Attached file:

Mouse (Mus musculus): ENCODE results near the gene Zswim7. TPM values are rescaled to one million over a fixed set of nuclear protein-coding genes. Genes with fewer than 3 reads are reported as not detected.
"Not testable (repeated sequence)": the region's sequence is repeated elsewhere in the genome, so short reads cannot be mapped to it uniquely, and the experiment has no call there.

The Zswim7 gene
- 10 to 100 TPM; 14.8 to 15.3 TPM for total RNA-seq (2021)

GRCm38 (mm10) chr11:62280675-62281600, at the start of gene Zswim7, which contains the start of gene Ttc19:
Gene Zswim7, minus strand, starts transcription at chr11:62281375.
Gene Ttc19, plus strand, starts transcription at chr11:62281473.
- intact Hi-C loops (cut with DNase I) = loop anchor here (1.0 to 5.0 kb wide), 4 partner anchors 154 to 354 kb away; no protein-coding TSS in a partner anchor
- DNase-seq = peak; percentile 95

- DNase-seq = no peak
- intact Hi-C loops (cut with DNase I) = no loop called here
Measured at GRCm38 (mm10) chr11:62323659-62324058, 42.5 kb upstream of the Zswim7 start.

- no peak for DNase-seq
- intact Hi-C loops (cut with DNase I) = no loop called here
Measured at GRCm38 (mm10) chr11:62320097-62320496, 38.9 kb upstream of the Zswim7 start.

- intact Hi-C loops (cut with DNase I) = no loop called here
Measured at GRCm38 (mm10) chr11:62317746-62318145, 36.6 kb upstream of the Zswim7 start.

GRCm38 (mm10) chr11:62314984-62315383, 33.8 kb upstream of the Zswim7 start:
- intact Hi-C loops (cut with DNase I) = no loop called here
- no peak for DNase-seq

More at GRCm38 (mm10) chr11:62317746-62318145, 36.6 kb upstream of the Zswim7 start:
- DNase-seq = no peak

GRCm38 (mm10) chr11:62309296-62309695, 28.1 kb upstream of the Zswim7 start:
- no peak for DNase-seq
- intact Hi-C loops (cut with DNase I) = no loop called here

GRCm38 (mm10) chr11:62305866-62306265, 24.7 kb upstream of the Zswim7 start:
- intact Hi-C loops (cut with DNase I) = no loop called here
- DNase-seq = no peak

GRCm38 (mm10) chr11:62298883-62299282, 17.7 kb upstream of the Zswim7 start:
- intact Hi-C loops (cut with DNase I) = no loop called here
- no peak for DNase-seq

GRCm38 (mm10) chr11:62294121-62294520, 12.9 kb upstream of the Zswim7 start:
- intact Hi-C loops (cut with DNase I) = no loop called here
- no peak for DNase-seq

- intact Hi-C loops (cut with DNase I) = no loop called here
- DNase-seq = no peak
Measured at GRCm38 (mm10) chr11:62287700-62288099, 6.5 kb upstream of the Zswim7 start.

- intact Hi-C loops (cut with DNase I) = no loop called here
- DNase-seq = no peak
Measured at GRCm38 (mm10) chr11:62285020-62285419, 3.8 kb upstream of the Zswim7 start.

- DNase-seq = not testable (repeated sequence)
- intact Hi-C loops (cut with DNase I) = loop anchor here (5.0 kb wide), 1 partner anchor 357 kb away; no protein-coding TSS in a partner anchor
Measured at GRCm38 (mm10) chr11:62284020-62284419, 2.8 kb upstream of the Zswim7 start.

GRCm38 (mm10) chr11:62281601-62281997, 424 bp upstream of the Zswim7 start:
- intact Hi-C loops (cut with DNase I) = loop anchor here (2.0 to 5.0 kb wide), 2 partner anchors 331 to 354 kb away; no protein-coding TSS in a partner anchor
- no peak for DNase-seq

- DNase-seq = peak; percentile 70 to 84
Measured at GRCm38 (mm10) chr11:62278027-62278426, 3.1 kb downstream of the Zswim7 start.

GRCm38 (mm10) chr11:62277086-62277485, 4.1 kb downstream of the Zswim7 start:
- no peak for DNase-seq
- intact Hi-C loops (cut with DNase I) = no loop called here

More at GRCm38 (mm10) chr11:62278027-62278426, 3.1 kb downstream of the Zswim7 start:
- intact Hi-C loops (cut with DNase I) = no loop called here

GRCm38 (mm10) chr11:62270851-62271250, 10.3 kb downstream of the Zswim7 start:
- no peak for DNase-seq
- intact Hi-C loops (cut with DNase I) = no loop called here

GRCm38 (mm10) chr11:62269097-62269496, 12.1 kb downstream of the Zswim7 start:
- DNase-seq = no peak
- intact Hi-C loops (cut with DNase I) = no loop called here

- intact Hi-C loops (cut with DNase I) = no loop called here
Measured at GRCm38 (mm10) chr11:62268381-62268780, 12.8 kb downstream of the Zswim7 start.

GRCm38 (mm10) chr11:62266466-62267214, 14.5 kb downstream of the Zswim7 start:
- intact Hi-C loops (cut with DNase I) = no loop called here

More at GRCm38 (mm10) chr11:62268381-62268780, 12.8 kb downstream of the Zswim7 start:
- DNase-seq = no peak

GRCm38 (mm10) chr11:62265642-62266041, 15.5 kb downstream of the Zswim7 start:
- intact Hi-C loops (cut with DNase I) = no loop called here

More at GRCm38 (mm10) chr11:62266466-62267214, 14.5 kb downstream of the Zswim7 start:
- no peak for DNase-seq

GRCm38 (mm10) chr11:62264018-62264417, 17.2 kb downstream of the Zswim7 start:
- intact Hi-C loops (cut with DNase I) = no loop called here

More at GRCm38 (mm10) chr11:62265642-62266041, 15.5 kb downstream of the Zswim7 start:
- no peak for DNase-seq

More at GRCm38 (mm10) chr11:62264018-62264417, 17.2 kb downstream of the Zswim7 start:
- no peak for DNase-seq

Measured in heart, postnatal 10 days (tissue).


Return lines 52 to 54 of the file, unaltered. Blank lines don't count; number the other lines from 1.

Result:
More at GRCm38 (mm10) chr11:62278027-62278426, 3.1 kb downstream of the Zswim7 start:
- intact Hi-C loops (cut with DNase I) = no loop called here

GRCm38 (mm10) chr11:62270851-62271250, 10.3 kb downstream of the Zswim7 start: